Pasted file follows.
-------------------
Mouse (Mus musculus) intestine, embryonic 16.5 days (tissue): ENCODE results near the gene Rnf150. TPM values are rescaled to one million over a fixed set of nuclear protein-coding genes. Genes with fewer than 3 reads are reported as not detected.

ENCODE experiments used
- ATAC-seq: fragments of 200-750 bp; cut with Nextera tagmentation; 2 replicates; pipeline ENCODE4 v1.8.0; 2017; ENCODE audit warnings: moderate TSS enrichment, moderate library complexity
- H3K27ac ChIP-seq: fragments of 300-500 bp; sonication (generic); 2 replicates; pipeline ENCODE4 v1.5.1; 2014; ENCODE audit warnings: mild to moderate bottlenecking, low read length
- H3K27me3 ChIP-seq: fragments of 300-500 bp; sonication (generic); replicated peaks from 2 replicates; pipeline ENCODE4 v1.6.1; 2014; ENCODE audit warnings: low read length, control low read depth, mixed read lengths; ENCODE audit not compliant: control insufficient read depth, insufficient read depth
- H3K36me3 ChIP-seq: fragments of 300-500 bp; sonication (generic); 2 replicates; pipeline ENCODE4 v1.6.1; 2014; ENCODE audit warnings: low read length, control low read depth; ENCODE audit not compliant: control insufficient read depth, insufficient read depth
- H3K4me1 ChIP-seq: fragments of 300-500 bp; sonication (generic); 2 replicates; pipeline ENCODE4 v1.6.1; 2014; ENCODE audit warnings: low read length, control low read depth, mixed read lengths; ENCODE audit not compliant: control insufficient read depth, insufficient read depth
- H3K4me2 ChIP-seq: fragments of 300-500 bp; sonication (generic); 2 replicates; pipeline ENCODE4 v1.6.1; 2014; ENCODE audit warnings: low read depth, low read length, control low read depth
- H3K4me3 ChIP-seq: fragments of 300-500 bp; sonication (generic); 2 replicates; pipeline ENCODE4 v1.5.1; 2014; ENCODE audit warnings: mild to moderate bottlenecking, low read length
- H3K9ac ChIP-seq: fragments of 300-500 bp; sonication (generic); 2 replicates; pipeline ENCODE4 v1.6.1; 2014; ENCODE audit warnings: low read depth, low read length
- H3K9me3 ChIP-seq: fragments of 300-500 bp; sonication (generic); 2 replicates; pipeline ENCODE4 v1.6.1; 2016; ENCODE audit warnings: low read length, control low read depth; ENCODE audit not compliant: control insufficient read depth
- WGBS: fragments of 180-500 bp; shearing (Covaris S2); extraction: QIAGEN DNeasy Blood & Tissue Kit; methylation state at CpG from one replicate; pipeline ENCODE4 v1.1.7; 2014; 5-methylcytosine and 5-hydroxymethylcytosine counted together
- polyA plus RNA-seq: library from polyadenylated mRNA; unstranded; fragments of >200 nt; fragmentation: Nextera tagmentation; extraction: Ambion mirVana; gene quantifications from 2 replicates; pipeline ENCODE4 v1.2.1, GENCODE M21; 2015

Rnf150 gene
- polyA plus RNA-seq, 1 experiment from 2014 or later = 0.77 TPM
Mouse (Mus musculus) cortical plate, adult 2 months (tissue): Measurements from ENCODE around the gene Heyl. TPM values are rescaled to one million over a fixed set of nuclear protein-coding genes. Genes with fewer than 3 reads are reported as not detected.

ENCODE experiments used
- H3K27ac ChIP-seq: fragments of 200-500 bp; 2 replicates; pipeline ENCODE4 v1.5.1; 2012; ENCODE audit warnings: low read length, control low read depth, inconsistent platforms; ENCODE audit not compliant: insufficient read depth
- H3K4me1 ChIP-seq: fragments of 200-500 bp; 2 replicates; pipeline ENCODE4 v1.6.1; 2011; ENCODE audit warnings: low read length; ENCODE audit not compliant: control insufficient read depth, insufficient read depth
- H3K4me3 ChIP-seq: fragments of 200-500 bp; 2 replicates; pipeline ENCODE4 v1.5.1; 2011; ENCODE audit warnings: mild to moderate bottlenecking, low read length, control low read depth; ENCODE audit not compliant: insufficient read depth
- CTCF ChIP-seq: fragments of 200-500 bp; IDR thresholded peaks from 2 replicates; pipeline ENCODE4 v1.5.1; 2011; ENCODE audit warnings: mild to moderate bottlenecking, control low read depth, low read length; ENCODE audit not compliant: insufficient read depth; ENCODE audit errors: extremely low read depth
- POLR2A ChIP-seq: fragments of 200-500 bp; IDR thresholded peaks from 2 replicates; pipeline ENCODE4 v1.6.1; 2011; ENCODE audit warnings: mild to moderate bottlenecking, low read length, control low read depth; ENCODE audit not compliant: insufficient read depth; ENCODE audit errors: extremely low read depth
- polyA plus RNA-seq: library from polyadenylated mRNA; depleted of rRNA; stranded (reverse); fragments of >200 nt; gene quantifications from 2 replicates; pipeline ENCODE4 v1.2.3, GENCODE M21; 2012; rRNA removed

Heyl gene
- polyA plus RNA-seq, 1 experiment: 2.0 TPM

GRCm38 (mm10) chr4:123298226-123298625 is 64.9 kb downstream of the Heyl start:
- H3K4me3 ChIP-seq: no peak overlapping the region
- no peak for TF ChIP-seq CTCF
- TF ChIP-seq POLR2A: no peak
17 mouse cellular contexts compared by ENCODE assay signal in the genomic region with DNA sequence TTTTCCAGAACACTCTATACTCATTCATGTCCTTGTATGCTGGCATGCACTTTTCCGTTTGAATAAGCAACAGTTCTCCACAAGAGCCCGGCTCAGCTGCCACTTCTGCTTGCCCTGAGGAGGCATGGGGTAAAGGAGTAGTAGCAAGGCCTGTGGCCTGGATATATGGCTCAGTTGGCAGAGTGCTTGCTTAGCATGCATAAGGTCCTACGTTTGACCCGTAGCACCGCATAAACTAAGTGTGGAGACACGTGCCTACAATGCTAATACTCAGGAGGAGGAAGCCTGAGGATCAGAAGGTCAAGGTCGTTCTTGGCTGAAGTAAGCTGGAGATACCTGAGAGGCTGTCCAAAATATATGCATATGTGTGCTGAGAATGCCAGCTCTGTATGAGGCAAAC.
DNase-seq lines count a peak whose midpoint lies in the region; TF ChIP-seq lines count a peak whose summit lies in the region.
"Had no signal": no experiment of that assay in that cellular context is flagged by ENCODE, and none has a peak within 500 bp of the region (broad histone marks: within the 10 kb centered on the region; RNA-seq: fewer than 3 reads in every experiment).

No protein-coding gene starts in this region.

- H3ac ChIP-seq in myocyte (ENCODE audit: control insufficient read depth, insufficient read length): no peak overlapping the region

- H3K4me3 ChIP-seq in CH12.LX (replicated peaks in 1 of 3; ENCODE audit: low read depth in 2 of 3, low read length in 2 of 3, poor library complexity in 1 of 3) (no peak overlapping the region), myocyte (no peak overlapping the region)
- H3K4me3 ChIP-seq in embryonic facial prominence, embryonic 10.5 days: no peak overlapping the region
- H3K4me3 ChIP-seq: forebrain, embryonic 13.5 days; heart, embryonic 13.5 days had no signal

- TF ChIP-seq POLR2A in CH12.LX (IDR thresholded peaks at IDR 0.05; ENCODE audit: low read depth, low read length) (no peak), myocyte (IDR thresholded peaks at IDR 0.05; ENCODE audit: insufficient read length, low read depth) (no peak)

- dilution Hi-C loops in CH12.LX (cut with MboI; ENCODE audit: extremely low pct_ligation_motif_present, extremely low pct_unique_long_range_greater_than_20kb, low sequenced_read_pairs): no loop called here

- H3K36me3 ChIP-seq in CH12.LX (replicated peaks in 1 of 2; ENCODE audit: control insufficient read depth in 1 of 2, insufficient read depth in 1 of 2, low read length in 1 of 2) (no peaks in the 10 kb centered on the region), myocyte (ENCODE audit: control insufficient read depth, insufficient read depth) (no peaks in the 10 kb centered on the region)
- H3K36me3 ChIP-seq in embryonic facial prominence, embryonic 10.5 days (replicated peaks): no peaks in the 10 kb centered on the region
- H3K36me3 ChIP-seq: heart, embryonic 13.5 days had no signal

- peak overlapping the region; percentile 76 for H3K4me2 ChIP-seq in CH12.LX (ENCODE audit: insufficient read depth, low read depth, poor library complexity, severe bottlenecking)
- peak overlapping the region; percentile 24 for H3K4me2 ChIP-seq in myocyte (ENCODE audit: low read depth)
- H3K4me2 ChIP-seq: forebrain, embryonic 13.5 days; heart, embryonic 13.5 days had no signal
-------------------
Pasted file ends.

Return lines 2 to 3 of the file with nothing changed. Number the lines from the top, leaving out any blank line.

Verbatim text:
ENCODE experiments used
- ATAC-seq: fragments of 200-750 bp; cut with Nextera tagmentation; 2 replicates; pipeline ENCODE4 v1.8.0; 2017; ENCODE audit warnings: moderate TSS enrichment, moderate library complexity